Thursday, 21 September 2017

Beach Lovers Come Forth!

This afternoon, after a writing class at the Ripple Project, a couple of us went along to Bijou Bistro, a local cafe to take part in an Edinburgh Shoreline community interview, run by Streamline Research. We were given free tea and coffee and scones with locally made jam and asked lots of questions about our hopes and visions for the future of the Edinburgh shoreline from South Queensferry to Portobello. We talked about our hopes for nature conservation, renewable energy, natural flood defences and a future free from heavy industry and fossil fuel extraction. We also talked about the potential of the shore and the communities along its length to be places for recreation, entertainment and community cohesiveness. It was a very interesting interview (and the refreshments were great too!).

Streamline are looking for more people to take part, so if you live or work in the coastal communities of Edinburgh (South Queensferry, Dalmeny, Cramond, Silverknowes, Granton, Newhaven, Leith, Craigentinny or Portobello) and are interested in the future of the shore, then contact them to find out more!

Update on the Swift Survey

 

As some of you may remember I took part in this year's swift survey, carried out in Edinburgh by the Royal Society for the Protection of Birds (RSPB). These lovely birds have been declining drastically over the last few years and the survey is part of a programme to determine how we can help swifts recover in Edinburgh. You can read my earlier posts about the survey here, here and here.

Last night, the RSPB held a follow up event, where they shared some of the results from the survey and laid out plans for what might happen next. Not everyone who signed up for the survey has yet returned their results so the discussions were based on incomplete data. Twenty seven screaming parties of swifts were seen across Edinburgh (screaming parties are groups of swifts that gather together to fly low over the roofs, usually near their nest sites and are a good indication of breeding colonies.)

Nine nest sites were identified in total (including one that Crafty Green Boyfriend and I found very close to our own flat!). This may not sound like many, but swifts prefer to live in the backgreens behind buildings and so often their nests are only seen by the people who live round that backgreen, as you can only generally access the backgreens through the buildings. We were actually delighted to indentify our nest site, as we had always thought that all our local swifts nested in the backgreen across the road (apart from one pair that nested in our own backgreen).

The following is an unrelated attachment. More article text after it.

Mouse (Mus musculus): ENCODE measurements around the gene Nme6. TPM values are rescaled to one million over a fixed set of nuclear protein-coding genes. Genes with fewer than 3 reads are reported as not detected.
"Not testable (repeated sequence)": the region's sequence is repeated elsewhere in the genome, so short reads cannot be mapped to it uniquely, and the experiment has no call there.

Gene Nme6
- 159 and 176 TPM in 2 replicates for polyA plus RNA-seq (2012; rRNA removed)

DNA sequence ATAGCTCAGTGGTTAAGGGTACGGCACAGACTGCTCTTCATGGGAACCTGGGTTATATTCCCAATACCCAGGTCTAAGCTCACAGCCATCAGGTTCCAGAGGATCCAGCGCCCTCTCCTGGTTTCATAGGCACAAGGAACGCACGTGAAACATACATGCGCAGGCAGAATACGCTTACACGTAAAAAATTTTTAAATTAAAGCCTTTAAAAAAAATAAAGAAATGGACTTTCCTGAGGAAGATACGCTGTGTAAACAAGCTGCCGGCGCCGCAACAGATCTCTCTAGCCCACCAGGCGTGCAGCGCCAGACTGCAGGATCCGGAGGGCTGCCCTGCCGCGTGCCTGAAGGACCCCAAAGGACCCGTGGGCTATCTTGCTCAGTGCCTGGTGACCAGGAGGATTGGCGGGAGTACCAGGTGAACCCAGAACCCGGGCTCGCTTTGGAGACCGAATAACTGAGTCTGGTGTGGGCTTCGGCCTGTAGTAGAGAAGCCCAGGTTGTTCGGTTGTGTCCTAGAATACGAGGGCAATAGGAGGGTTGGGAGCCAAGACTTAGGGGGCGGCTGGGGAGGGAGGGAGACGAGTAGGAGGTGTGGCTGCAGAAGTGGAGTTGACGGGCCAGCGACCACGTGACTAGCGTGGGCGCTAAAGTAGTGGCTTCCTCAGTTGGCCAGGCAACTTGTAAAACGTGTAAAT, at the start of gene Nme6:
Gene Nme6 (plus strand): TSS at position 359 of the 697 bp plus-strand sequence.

In the future, the RSPB will carry out more detailed surveys of the areas where they now know that swifts currently nest. They will also work with the local council to ensure as many swift bricks (nest boxes that can be built into a building during construction) are fitted to new build homes and offices. They also hope that Edinburgh can become a future swift city (following on from the model of Oxford).

It was great to catch up on the progress of the project and it was also a very sociable evening and a chance to chat about my favourite bird with other people who share my interest!

Wednesday, 20 September 2017

Sea Pottery Jewellery in the Crafty Green Poet Etsy shop

I've been recently going through my collection of sea pottery and choosing pieces to make brooches! The back of the pottery shard needs to be flat enough and big enough to be able to fit a metal brooch clasp on it, but other than that I'm looking for nice, striking looking shards. These are some of the brooches I've made recently



I've added them to the Crafty Green Poet Etsy shop where they sit alongside my sea pottery rings in a new Sea Pottery Jewellery section of the shop!

As ever, red text contains hyperlinks that take you to new web pages where you can find out more.

Tuesday, 19 September 2017